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Christopher Swem

Other New York Exonerations
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In the early morning of August 19, 2017, 30-year-old Shawndell Anderson was stabbed to death in Watertown, New York.

Witnesses told police that Anderson and 30-40 people had attended a crowded party at the home of Jonathan Murphy. The police had been called at about 2:20 a.m. after reports of a fight. But officers did not see any violent activity and left. They were called back 15 minutes later. By then, Anderson was being driven to Samaritan Medical Center, where he died an hour later.

Anderson had fought with several people during the party, including 34-year-old Christopher Swem, who was arrested on August 20, 2017, at a motel near Syracuse, about 70 miles away. Video footage from a car wash outside of Watertown showed Swem placing clothes in the business’s dumpster. The police performed serology and DNA testing on the clothing and found Anderson’s blood on a shirt.

Swem’s trial began in Jefferson County Court on July 24, 2018.

Witnesses testified that Murphy saw that his television had been damaged after the first time the police came. He tried to get people to leave, but more fights broke out. Murphy then asked Swem for help clearing the apartment.

Murphy went inside first, and he fought with Anderson. A witness said she saw Murphy hit Anderson in the head with a pool cue. A few minutes later, Anderson fought with another friend of Murphy’s. Swem went into the living room to assist Murphy. Anderson pushed Swem’s girlfriend, and then Swem and Anderson fought.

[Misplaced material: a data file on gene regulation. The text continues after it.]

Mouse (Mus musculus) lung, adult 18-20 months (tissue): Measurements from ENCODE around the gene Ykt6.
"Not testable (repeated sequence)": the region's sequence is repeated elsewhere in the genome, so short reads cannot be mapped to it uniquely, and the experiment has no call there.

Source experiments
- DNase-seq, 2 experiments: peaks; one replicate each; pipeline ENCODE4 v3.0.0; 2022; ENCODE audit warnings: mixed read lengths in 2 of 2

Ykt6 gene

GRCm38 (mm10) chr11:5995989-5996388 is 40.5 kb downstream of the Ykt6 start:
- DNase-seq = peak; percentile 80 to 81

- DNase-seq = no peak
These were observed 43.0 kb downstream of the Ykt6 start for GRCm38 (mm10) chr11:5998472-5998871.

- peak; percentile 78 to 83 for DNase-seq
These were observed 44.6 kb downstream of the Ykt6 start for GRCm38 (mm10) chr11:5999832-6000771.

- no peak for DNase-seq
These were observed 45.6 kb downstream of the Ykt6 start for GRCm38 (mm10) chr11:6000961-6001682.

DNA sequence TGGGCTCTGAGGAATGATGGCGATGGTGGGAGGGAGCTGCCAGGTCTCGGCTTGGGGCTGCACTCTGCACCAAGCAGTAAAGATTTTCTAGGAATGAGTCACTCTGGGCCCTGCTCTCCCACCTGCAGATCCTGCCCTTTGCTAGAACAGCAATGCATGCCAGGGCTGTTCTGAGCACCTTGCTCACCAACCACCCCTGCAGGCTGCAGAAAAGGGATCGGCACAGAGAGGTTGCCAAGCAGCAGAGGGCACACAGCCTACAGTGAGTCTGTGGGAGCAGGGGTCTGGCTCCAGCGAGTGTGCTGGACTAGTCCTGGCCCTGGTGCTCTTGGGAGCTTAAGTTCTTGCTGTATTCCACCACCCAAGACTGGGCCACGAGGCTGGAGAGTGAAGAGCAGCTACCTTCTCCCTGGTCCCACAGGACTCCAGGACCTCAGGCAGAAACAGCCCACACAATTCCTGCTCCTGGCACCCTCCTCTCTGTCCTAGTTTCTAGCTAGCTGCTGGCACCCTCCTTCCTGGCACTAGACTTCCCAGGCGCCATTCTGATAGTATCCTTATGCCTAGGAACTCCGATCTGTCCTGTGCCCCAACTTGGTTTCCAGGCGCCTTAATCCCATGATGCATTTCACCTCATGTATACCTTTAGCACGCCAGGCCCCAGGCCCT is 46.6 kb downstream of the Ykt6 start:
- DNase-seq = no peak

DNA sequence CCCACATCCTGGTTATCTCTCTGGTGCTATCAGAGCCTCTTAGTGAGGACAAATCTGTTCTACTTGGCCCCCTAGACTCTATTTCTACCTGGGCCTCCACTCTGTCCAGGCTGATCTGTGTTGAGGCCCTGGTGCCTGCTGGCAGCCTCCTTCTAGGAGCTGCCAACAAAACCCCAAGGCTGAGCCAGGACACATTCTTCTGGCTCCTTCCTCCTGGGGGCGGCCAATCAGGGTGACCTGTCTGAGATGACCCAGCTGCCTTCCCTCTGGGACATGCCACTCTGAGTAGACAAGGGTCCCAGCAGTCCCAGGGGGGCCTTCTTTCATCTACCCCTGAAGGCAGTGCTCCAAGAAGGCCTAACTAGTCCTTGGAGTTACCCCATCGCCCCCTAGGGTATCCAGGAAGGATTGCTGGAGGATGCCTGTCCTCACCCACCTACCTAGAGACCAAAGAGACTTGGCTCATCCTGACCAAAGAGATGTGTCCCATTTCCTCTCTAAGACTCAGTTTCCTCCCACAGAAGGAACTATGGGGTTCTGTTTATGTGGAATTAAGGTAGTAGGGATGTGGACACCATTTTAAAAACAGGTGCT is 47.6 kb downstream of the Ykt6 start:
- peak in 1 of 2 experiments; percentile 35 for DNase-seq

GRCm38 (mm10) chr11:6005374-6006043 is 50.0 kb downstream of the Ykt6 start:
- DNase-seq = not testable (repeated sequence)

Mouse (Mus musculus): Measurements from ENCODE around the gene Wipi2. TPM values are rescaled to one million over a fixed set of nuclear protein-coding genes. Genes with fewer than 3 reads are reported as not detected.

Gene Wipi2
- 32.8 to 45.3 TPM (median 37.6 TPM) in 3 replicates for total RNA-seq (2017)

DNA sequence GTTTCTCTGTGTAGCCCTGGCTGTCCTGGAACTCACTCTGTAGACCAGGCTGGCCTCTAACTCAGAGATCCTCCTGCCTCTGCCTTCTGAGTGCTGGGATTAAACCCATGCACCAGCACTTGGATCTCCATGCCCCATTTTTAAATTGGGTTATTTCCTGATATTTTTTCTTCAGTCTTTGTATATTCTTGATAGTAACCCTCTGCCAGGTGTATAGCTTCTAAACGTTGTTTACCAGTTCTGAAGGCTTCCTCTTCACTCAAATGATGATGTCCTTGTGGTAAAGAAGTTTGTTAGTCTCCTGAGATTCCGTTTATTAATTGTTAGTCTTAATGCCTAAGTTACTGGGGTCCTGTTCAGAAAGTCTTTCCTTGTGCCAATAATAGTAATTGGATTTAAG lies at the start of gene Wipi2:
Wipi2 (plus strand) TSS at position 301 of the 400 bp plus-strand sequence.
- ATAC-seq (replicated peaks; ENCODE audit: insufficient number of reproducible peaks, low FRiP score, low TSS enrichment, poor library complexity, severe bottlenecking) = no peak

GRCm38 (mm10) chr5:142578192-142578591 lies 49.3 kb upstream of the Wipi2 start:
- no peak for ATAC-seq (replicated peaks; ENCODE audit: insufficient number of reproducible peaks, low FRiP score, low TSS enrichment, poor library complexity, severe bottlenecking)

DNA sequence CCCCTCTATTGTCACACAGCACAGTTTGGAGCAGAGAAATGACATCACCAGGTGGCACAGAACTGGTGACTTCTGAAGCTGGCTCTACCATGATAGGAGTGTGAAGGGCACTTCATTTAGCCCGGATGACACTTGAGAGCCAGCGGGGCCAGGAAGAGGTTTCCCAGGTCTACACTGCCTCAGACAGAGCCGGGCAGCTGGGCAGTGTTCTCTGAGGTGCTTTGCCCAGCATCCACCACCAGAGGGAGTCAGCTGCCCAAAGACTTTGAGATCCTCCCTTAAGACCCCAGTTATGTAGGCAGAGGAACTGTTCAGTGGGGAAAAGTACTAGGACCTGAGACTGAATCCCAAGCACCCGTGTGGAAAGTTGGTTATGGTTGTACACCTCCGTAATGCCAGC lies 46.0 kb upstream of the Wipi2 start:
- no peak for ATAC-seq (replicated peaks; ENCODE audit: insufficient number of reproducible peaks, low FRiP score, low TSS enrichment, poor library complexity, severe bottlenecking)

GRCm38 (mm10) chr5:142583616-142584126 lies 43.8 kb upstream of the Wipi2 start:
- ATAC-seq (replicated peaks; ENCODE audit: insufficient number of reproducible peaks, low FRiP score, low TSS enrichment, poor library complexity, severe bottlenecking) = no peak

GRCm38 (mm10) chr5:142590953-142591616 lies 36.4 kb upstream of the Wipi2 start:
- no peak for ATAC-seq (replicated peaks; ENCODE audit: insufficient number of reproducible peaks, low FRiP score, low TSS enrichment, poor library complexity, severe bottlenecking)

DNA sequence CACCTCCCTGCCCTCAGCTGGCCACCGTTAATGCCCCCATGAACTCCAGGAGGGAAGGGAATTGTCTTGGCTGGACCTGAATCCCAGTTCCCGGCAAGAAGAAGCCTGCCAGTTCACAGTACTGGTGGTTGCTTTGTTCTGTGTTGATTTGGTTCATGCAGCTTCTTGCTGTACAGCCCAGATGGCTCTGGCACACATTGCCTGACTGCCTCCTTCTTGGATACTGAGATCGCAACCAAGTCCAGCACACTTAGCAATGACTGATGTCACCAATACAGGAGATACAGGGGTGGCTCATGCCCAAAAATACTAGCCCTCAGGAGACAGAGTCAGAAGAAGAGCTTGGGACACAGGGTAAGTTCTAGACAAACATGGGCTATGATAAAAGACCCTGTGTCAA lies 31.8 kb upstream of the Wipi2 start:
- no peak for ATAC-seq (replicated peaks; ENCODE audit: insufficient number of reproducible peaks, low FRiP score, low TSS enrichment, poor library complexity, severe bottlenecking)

None of the state’s witnesses saw Swem stab Anderson, but several testified that they saw Swem punch Anderson in the chest. One witness said she saw blood on Anderson’s shirt almost immediately after getting hit by Swem. But another witness said that Anderson was wearing a white shirt with a red print, which could have been mistaken for blood.

The witnesses also testified that they didn’t see a weapon in Swem’s hand, and no blood was found in the living room, where Swem and Anderson fought. After that altercation, Anderson and other guests left through the apartment’s long hallway, and some witnesses testified that they heard what sounded like another fight in that area.

Murphy also testified that someone other than Swem handed him a folding knife, which he hid behind the stove.

Dr. Robert Stoppacher, the chief medical examiner at the Onondaga County Medical Examiner’s Office, performed Anderson's autopsy. He testified that the deepest of Anderson’s five stab wounds was 4.8 inches, which meant that the blade would have to be at least that long. The knife behind the stove was too short. In addition, Stoppacher said that four of the wounds were consistent with a single-edged blade, such as a steak knife, while one appeared to be more similar to a double-edged blade, like that of a dagger. John Hallett, Swem’s attorney, used this evidence to suggest that Anderson had been stabbed with two different weapons.

Korey Jones, a friend of Swem’s, testified that he told Swem about Anderson’s death at about 9 a.m. on August 19, 2017. Jones said that Swem “sunk” upon hearing that news. Jones also testified that Swem acknowledged the fight with Anderson and told Jones that he had a knife with him, but that he didn’t know what happened to the weapon. Jones also testified that Swem never said he had the knife out during the fight with Anderson.